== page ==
<H2>1.1 Background</H2>
    <H3>1.1.1 Previous work</H3>
    <H1>2. Conclusion</H1>

This option is ignored unless the paras option is set.

lines

Formats the text so as to preserve line breaks. For example,

    Line 1
    Line 2

becomes

    Line 1<BR>
    Line 2

If two or more of the options pre, lines and paras are set, then pre takes precedence over lines, which takes precedence over paras.

metachars

Converts HTML metacharacters into their corresponding entity references. Ampersand (&) becomes &amp;, less than (<) becomes &lt;, greater than (>) becomes &gt;, and quote (") becomes &quot;. This option is 1 by default.

numbers

Spots numbered paragraphs (beginning with whitespace, digits, an optional period/parenthesis/bracket, and whitespace) and marks them up as an ordered list. Numbered paragraphs don't have to be separated by blank lines. For example,

    To do:

       1. Write thesis
       2. Submit it
       3. Celebrate

becomes

    <P>To do:</P>
    <OL><LI VALUE="1"><P>Write thesis</P>
    <LI VALUE="2"><P>Submit it</P>
    <LI VALUE="3"><P>Celebrate</P>
    </OL>

This option is ignored unless the paras option is set.

paras

Format the text into paragraphs. Paragraphs are separated by one or more blank lines. For example,

    Paragraph 1

    Paragraph 2

becomes

    <P>Paragraph 1</P>
    <P>Paragraph 2</P>

If two or more of the options pre, lines and paras are set, then pre takes precedence over lines, which takes precedence over paras.

pre

Wrap the whole input in a <PRE> element. For example,

    preformatted
    text

becomes

    <PRE>preformatted
    text</PRE>

If two or more of the options pre, lines and paras are set, then pre takes precedence over lines, which takes precedence over paras.

spaces

Preserves spaces throughout the text. For example,

    Line 1
     Line  2
      Line   3

becomes

    Line 1<BR>
    &nbsp;Line&nbsp;&nbsp;2<BR>
    &nbsp;&nbsp;Line&nbsp;&nbsp;&nbsp;3

This option is ignored unless the lines option is set.

tables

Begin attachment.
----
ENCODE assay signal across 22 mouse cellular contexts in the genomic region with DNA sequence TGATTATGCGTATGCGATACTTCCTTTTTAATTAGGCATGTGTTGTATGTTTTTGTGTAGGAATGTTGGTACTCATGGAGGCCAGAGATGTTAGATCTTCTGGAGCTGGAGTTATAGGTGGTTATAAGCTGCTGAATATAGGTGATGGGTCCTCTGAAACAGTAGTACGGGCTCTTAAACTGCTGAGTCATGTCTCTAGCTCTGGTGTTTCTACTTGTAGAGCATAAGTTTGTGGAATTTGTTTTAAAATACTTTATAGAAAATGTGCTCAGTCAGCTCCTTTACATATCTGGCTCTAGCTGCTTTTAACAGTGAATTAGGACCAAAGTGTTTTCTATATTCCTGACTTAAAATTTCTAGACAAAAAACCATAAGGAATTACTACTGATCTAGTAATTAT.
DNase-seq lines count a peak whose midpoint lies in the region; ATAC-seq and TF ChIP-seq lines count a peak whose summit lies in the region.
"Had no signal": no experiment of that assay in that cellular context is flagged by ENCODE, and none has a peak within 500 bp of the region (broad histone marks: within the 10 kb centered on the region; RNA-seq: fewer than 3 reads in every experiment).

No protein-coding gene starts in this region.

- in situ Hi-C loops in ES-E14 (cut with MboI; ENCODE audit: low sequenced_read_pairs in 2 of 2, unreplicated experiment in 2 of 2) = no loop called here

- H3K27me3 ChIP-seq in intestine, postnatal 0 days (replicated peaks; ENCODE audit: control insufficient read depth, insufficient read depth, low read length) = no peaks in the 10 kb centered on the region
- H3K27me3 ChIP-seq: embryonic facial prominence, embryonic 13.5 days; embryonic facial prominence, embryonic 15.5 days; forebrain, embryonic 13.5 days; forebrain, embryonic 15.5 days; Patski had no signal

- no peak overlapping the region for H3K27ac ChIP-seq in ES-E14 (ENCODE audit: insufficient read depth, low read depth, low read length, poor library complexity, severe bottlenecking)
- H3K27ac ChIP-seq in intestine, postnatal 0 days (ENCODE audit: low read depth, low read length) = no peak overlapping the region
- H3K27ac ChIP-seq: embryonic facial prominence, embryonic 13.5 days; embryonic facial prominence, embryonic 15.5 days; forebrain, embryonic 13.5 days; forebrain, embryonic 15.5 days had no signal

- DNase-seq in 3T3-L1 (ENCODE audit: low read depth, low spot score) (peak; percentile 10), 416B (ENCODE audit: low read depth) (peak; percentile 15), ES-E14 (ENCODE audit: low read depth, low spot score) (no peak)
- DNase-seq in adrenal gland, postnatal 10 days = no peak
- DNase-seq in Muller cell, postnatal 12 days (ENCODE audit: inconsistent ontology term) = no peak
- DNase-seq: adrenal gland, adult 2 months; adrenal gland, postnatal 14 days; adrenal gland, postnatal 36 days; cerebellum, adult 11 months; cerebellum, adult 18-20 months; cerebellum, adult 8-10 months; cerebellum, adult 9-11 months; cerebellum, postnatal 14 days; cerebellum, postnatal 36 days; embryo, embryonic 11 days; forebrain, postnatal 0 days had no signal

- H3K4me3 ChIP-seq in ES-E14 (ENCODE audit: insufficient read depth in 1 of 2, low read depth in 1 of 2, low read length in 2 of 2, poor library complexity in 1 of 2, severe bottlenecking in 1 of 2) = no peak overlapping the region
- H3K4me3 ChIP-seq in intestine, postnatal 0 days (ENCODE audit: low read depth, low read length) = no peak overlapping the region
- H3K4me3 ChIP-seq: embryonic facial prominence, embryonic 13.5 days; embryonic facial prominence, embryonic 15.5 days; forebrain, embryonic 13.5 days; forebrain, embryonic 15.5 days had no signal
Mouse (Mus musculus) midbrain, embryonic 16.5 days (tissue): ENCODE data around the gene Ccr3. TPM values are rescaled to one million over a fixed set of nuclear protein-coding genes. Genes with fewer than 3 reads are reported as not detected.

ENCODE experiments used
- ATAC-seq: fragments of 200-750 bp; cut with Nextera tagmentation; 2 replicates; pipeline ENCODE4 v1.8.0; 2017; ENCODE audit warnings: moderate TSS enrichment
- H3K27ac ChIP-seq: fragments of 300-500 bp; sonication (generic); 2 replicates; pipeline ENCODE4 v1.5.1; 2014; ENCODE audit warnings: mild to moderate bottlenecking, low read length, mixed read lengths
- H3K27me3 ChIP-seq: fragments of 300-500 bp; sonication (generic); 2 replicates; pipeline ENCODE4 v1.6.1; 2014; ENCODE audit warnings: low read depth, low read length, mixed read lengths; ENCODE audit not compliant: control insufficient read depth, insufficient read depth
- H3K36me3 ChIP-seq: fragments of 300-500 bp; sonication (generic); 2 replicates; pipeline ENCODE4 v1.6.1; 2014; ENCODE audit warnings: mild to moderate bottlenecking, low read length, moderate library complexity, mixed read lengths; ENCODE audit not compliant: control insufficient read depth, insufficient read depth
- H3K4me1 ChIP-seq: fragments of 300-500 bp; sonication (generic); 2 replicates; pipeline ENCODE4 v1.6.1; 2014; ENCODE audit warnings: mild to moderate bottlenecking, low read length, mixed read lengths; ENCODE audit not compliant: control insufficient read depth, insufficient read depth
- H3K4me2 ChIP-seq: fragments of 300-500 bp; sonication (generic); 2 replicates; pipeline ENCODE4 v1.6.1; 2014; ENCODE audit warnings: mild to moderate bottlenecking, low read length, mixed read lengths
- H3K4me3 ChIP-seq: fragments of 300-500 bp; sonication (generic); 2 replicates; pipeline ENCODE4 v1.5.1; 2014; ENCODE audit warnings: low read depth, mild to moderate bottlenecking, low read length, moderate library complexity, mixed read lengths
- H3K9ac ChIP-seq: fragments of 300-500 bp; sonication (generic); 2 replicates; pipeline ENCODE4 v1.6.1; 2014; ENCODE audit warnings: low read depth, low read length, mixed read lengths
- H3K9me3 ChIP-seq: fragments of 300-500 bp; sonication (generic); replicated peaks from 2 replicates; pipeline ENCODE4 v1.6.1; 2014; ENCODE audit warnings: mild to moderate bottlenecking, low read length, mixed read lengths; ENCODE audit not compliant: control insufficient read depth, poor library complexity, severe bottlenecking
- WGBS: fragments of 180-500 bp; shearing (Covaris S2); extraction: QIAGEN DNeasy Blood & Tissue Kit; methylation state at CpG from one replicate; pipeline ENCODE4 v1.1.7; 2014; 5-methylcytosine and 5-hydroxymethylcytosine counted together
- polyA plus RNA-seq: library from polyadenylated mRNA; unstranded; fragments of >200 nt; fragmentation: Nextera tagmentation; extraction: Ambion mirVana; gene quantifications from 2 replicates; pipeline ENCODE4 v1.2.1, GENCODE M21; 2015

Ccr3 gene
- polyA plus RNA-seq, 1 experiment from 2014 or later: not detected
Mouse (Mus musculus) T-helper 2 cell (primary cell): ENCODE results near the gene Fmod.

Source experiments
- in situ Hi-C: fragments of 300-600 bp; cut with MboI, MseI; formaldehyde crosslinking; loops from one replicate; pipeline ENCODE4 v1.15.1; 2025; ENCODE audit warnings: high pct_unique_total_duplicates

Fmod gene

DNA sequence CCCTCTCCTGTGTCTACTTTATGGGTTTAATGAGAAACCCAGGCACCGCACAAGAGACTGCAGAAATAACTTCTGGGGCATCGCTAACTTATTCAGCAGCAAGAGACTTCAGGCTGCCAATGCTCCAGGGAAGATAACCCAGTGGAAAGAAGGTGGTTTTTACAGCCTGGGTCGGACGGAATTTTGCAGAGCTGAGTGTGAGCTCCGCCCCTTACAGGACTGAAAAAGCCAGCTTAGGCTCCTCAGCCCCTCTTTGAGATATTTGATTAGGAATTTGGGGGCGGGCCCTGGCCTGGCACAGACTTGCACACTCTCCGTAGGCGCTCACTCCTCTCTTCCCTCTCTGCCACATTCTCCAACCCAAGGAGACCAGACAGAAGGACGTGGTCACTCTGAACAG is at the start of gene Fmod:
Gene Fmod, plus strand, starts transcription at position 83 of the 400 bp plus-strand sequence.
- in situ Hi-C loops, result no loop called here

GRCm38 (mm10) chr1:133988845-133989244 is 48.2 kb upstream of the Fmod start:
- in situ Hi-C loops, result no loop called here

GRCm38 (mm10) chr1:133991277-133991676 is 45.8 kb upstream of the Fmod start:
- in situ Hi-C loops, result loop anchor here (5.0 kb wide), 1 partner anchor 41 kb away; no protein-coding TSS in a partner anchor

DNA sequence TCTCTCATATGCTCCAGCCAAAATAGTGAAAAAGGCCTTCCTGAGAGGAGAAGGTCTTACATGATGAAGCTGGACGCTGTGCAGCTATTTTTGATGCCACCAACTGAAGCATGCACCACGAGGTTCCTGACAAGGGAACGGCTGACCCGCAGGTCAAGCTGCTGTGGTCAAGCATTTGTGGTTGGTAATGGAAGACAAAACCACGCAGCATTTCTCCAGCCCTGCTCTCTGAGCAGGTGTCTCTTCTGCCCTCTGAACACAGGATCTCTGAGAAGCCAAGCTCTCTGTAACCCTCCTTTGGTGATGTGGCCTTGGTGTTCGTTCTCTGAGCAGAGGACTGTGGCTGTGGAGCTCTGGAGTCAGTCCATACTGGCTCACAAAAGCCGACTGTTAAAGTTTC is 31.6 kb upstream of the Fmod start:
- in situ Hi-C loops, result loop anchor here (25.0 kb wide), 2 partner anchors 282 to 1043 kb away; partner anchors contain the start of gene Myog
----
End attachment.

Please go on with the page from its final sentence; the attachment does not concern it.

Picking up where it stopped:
Spots tables and marks them up appropriately. Columns must be separated by two or more spaces (this prevents accidental incorrect recognition of a paragraph where interword spaces happen to line up). If there are two or more rows in a paragraph and all rows share the same set of (two or more) columns, the paragraph is assumed to be a table. For example

    -e  File exists.
    -z  File has zero size.
    -s  File has nonzero size (returns size).

becomes

    <P><TABLE>
    <TR><TD>-e</TD><TD>File exists.</TD></TR>
    <TR><TD>-z</TD><TD>File has zero size.</TD></TR>
    <TR><TD>-s</TD><TD>File has nonzero size (returns size).</TD></TR>
    </TABLE></P>

text2html guesses for each column whether it is intended to be left, centre or right aligned.

This option is ignored unless the paras option is set.

title

Formats the first paragraph of the text as a first-level heading. For example,

    Paragraph 1

    Paragraph 2

becomes

    <H1>Paragraph 1</H1>
    <P>Paragraph 2</P>

This option is ignored unless the paras option is set.

underline

Words surrounded with underscores are marked up with underline, so _abc_ becomes <U>abc</U>.

urls

Spots Uniform Resource Locators (URLs) in the text and converts them to links. For example

    See https://perl.com/.

becomes

    See <TT><A HREF="https://perl.com/">https://perl.com/</A></TT>.

SEE ALSO ^

The HTML::Entities module (part of the LWP package) provides functions for encoding and decoding HTML entities.

Tom Christiansen has a complete implementation of RFC 822 structured field bodies. See http://www.perl.com/CPAN/authors/Tom_Christiansen/scripts/ckaddr.gz.

Seth Golub's txt2html utility does everything that HTML::FromText does, and a few things that it would like to do. See http://www.thehouse.org/txt2html/.

RFC 822: "Standard for the Format of ARPA Internet Text Messages" describes the syntax of email addresses (the more esoteric features of structured field bodies, in particular quoted-strings, domain literals and comments, are not recognized by HTML::FromText). See ftp://src.doc.ic.ac.uk/rfc/rfc822.txt.

RFC 1630: "Universal Resource Identifiers in WWW" lists the protocols that may appear in URLs. HTML::FromText also recognizes "https:", but ignores "file:" because experience suggests that it results in too many false positives. See ftp://src.doc.ic.ac.uk/rfc/rfc1630.txt.

AUTHOR ^

Gareth Rees <garethr@cre.canon.co.uk>.

COPYRIGHT ^

Copyright (c) 1999 Canon Research Centre Europe. All rights reserved. This module is free software; you can redistribute it and/or modify it under the same terms as Perl itself.